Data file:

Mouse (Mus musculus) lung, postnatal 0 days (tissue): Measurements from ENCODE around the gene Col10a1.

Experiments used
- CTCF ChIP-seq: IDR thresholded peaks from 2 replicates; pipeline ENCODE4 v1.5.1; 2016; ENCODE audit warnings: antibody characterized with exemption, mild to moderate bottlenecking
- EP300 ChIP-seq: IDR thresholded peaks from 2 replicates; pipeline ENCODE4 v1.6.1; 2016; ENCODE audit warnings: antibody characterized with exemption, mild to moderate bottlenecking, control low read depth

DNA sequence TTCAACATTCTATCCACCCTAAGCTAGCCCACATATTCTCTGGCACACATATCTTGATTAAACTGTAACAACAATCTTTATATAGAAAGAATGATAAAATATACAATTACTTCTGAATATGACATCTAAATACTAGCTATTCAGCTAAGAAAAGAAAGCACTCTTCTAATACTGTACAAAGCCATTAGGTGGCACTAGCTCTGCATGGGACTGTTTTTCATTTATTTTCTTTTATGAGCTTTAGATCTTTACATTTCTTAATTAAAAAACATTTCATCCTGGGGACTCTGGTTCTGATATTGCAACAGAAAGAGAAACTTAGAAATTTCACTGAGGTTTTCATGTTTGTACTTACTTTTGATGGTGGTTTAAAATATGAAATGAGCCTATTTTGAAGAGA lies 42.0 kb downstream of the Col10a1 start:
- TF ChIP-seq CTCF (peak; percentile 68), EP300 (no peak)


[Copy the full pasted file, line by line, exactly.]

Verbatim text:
Mouse (Mus musculus) lung, postnatal 0 days (tissue): Measurements from ENCODE around the gene Col10a1.

Experiments used
- CTCF ChIP-seq: IDR thresholded peaks from 2 replicates; pipeline ENCODE4 v1.5.1; 2016; ENCODE audit warnings: antibody characterized with exemption, mild to moderate bottlenecking
- EP300 ChIP-seq: IDR thresholded peaks from 2 replicates; pipeline ENCODE4 v1.6.1; 2016; ENCODE audit warnings: antibody characterized with exemption, mild to moderate bottlenecking, control low read depth

DNA sequence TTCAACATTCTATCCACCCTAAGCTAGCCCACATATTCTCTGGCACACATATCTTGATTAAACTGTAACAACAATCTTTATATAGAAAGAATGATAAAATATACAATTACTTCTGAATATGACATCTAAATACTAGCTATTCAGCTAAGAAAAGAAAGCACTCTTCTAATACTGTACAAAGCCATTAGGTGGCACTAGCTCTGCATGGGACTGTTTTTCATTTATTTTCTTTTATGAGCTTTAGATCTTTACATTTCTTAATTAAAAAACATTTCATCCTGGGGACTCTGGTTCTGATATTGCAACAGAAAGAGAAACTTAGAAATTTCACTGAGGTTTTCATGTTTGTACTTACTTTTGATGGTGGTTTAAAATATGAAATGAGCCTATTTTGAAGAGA lies 42.0 kb downstream of the Col10a1 start:
- TF ChIP-seq CTCF (peak; percentile 68), EP300 (no peak)